In today’s News:
LCMS former CFO called home
Dr. Thomas W. Kuchta, who served as Chief Financial Officer of The Lutheran Church—Missouri Synod (LCMS) from 2001 to 2010, died Tuesday in Elm Grove, Wisc. He was 78. Kuchta served three terms as the Synod’s CFO. At the 2004 LCMS convention, he was the only nominee to receive 100 percent of the vote — all 1,122 votes cast. Kuchta served on numerous Synod boards, including for Concordia Publishing House, Lutheran Church Extension Fund, the LCMS Foundation, the LCMS Board of Directors and Concordia Plan Services. Kuchta is survived by his wife, Ilona; two daughters, Michelle Kuchta and Stacey Setzer; two grandsons, Alexander and Broderick Setzer; and one brother, James Kuchta.
Religious freedom is ‘foremost’
A draft report from an advisory body to the U.S. State Department on human rights says that religious freedom is “foremost” among human rights. The commission was established last July by Secretary of State Mike Pompeo, who announced that Mary Ann Glendon, former U.S. Ambassador to The Holy See, would lead it. Pompeo explained the need for the commission yesterday, noting that an increase in the number of recognized human rights presents “risks of collision” between rights claims, as well as “risks of trivializing core American values.” In his time at the state department, he said, as cables from around the world came in he realized officials were discussing rights in ways that were “deeply inconsistent.”
Churches sue California’s governor
On Wednesday, three churches sued pro-abortion Calif. Gov. Gavin Newsom for singling out houses of worship in his latest coronavirus restrictions, the Washington Examiner reports. The churches, Calvary Chapel of Ukiah, Calvary Chapel Fort Bragg and River of Life Church, said California leaders are unfairly targeting them by allowing massive protests to continue while heavily restricting religious worship. On July 1, the California Department of Public Health issued new guidelines outlining steps that houses of worship must take to help prevent further spread of the virus. One of those measures prohibits singing, even when people are social distancing and wearing masks. The state also limits indoor religious attendance to “25 percent of building capacity or a maximum of 100 attendees, whichever is lower.” According to the lawsuit, the churches could face fines, imprisonment or both if they violate Newsom’s mandate.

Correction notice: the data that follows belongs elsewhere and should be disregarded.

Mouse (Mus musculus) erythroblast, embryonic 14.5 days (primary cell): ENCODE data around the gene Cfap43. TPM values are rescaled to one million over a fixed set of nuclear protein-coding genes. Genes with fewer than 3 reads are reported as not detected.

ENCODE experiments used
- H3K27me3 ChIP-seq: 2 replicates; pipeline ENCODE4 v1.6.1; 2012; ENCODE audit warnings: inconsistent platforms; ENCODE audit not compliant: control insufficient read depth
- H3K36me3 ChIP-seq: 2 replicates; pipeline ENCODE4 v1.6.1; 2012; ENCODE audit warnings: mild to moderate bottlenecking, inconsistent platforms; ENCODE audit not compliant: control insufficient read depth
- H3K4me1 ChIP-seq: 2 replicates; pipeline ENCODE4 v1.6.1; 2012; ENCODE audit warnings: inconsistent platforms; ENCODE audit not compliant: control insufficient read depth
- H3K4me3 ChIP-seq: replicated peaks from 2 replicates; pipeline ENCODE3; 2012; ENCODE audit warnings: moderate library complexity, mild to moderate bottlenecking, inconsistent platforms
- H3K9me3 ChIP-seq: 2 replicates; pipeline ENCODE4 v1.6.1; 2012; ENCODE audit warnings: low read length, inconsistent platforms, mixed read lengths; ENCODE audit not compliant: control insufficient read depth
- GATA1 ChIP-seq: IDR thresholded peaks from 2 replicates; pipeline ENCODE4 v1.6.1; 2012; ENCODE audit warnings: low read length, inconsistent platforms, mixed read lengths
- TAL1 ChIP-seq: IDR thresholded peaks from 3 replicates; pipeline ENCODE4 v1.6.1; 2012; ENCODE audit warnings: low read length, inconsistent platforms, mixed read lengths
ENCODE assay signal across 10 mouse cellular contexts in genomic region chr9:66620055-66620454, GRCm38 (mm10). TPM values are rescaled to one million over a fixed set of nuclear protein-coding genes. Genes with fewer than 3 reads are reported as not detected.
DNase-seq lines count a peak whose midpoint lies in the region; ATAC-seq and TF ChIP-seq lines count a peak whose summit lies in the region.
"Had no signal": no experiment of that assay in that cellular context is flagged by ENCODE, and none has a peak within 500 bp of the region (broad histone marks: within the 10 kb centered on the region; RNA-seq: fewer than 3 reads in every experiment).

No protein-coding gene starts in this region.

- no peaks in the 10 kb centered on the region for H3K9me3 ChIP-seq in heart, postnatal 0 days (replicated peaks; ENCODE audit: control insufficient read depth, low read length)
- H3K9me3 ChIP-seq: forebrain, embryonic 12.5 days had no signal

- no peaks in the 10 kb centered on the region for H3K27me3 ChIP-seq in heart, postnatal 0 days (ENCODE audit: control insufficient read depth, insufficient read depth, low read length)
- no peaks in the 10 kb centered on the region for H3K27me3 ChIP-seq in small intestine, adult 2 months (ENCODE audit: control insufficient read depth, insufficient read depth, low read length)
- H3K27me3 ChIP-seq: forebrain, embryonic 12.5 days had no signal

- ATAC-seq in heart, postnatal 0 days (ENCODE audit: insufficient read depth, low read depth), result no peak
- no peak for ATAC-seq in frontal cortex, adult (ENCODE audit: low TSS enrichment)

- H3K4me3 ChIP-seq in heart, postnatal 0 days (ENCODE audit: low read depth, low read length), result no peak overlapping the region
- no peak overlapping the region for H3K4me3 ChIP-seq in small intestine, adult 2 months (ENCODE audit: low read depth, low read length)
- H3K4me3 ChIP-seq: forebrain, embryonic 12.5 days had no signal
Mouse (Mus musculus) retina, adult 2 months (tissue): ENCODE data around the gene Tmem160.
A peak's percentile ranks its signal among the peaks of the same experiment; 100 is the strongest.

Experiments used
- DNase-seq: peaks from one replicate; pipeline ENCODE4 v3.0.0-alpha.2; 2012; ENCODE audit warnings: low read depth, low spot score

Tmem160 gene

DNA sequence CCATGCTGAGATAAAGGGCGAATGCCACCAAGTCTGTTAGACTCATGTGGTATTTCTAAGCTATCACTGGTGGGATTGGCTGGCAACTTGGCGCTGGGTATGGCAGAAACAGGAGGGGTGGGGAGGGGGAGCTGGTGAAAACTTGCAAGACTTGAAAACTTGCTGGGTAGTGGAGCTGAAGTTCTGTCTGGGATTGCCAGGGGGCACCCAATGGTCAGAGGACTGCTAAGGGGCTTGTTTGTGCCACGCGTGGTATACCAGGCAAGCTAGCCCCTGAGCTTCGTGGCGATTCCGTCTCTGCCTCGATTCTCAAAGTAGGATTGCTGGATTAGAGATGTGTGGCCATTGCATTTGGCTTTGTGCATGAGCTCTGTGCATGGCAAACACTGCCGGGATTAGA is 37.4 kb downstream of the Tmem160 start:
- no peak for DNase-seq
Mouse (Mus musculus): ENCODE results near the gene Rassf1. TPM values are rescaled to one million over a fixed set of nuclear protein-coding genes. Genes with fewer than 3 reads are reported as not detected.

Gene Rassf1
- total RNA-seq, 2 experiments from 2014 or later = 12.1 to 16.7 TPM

City ends partnership with church
Local government authorities ended a partnership with a Christian church in Alabama offering outreach programs at public housing communities after a senior pastor was criticized online for liking several conservative-based memes. The church also was banned from leasing public high schools for its worship services. According to a report by al.com, Senior Pastor Chris Hodges was first denounced by high school English teacher Jasmine Faith Clisby, who pointed out on Facebook that “Hodges, founder of the Church of the Highlands, repeatedly ‘liked’ social media posts by (Charlie) Kirk.” Kirk is the founder and president of Turning Point USA, a national student movement promoting the principles of free markets and limited government among young people.